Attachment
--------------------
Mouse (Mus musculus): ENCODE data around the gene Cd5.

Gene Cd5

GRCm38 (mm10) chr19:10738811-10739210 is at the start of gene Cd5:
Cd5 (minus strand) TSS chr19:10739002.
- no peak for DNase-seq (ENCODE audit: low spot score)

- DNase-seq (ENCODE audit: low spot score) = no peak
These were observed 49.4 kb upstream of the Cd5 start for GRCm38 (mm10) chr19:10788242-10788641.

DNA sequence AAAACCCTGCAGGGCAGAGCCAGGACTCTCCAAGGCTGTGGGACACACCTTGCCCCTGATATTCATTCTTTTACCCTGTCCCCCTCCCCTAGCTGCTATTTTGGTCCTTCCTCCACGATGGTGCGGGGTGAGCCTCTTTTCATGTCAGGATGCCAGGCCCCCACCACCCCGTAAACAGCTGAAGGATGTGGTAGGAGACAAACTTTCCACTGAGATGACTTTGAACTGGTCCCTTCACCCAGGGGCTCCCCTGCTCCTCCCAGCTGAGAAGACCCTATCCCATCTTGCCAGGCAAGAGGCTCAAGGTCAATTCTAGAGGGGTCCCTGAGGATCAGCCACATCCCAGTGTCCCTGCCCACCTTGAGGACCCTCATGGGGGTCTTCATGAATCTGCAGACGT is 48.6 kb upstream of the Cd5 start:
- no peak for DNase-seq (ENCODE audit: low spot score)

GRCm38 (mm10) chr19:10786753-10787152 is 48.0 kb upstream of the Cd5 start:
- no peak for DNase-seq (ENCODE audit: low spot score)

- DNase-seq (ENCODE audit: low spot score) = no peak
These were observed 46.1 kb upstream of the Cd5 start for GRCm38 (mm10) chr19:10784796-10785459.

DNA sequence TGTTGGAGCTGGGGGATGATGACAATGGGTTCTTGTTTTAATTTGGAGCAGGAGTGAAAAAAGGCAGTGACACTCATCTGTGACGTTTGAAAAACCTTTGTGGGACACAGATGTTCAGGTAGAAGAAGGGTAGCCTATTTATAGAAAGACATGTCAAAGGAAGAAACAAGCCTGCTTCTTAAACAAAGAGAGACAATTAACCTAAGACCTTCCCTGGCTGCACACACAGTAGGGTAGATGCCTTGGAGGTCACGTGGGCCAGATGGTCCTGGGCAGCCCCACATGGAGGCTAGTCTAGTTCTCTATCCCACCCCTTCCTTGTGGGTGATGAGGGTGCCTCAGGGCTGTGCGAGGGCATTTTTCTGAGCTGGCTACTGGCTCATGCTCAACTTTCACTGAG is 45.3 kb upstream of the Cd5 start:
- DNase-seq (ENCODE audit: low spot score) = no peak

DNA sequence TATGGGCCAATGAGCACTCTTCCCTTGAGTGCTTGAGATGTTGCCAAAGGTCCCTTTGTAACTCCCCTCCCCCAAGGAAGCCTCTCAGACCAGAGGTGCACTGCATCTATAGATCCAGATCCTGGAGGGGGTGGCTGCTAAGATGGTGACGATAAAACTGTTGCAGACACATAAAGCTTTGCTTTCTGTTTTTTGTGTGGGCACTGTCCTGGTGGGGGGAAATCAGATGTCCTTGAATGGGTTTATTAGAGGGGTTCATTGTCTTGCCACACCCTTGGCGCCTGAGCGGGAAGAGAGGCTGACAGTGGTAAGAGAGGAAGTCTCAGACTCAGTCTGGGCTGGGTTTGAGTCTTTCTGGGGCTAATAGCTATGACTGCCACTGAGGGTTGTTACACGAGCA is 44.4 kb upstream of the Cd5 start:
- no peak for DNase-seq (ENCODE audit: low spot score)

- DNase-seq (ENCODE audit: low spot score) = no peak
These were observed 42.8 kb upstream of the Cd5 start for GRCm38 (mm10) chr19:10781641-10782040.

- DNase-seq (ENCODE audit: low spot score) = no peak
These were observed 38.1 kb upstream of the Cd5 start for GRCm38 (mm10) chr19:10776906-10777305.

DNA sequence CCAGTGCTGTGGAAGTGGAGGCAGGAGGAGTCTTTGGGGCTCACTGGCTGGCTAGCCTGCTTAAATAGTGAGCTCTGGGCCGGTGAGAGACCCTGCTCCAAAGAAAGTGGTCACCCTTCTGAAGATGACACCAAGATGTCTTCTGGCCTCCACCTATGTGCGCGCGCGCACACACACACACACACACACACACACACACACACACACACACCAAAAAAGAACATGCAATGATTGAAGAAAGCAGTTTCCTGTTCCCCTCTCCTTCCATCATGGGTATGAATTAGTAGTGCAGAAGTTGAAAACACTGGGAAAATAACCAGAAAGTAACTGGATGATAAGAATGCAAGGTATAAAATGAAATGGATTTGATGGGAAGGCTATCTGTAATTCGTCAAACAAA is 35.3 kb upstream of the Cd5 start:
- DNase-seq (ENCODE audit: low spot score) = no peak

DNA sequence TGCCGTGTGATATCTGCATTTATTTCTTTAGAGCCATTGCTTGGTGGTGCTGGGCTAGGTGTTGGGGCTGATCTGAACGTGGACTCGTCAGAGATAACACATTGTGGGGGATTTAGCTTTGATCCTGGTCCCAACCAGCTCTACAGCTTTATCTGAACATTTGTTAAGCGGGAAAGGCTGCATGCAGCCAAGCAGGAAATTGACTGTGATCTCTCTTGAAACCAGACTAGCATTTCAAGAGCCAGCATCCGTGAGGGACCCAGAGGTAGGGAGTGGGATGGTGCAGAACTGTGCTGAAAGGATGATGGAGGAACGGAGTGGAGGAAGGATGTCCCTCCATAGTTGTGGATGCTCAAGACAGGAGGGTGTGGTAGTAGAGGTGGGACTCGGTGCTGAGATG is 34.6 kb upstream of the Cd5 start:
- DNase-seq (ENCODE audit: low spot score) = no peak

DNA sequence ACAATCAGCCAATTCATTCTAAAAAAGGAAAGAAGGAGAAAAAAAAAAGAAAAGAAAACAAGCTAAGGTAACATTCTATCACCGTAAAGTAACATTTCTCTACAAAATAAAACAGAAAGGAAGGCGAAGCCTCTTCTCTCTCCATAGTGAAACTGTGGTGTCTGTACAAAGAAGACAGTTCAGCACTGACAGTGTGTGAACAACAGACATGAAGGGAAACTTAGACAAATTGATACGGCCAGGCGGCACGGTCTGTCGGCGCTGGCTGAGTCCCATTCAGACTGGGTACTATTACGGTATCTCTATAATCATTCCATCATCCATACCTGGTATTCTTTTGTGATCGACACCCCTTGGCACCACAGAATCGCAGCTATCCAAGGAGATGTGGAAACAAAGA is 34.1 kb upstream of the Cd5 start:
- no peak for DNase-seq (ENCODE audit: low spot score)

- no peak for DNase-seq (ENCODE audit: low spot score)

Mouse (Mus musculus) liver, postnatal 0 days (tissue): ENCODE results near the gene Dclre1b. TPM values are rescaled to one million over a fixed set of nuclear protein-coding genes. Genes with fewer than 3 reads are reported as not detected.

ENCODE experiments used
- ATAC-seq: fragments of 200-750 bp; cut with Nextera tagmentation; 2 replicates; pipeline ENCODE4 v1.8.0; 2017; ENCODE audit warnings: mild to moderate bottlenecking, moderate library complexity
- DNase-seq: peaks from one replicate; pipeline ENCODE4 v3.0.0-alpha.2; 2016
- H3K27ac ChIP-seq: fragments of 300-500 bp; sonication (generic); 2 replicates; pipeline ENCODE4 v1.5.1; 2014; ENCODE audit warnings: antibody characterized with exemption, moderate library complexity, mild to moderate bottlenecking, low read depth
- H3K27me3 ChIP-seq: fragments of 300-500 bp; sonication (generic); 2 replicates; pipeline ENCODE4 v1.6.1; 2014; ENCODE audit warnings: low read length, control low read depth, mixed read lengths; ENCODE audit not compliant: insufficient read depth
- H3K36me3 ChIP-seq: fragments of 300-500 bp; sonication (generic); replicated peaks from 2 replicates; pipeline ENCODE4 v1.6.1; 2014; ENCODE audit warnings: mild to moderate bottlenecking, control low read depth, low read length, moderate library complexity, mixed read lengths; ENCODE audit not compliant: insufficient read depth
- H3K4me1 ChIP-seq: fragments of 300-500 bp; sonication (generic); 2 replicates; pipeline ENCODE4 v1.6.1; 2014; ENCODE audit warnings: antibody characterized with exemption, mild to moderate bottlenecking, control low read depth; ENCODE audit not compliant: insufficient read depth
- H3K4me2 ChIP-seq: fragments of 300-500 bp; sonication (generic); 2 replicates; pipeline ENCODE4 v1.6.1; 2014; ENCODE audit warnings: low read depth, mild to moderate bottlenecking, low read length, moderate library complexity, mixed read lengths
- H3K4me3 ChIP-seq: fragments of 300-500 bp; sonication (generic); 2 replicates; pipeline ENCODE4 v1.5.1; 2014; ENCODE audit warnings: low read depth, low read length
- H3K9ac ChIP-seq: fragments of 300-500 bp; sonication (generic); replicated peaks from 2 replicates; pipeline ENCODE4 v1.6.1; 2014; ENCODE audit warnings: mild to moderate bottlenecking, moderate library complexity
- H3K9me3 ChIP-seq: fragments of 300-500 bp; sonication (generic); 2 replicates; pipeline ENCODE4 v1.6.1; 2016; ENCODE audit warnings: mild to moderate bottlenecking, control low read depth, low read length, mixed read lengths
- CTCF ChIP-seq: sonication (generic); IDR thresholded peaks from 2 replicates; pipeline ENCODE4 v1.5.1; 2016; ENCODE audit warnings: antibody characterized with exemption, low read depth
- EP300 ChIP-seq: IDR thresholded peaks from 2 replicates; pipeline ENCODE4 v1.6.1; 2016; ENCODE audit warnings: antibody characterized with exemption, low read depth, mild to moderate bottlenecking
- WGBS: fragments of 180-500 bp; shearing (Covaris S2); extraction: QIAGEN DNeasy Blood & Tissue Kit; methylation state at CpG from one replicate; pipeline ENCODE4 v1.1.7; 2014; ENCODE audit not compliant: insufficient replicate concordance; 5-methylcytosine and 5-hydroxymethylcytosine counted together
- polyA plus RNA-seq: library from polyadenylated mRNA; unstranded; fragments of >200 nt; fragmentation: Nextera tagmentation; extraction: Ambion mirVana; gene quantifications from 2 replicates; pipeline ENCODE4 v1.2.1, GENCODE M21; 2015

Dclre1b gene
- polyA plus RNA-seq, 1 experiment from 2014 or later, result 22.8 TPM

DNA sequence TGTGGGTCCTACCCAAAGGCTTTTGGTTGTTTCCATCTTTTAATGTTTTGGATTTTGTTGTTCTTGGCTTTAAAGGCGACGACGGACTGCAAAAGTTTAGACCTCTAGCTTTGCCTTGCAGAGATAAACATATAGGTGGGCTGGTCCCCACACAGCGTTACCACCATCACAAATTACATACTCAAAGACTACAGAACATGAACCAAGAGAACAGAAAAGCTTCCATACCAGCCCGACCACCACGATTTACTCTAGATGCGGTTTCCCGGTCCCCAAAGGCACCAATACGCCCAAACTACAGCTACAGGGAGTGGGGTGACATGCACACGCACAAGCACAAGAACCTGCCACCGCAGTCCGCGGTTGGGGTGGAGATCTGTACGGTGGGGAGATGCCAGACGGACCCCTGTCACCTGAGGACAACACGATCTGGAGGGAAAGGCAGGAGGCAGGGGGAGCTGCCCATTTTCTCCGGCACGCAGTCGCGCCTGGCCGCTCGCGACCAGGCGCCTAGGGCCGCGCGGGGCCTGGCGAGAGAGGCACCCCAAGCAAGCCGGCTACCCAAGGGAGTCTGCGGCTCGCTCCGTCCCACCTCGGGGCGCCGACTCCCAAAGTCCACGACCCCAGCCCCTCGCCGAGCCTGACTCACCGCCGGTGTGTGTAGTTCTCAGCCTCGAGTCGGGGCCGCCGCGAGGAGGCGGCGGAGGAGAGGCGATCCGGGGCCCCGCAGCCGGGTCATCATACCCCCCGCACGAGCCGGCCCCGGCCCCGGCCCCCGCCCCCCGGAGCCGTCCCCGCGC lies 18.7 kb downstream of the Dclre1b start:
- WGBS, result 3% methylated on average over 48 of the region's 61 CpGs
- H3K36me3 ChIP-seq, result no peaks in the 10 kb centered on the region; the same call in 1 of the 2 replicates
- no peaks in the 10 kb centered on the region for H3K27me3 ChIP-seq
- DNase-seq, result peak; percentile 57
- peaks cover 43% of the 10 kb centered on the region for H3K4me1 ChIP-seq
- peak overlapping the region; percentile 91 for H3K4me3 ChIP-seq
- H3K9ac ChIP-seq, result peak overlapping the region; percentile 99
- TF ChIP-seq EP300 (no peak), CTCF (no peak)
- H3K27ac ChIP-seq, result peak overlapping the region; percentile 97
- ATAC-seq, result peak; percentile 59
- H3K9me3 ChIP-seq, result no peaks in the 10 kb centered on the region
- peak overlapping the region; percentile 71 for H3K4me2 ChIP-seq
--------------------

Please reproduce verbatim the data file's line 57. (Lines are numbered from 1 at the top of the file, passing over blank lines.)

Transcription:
- ATAC-seq, result peak; percentile 59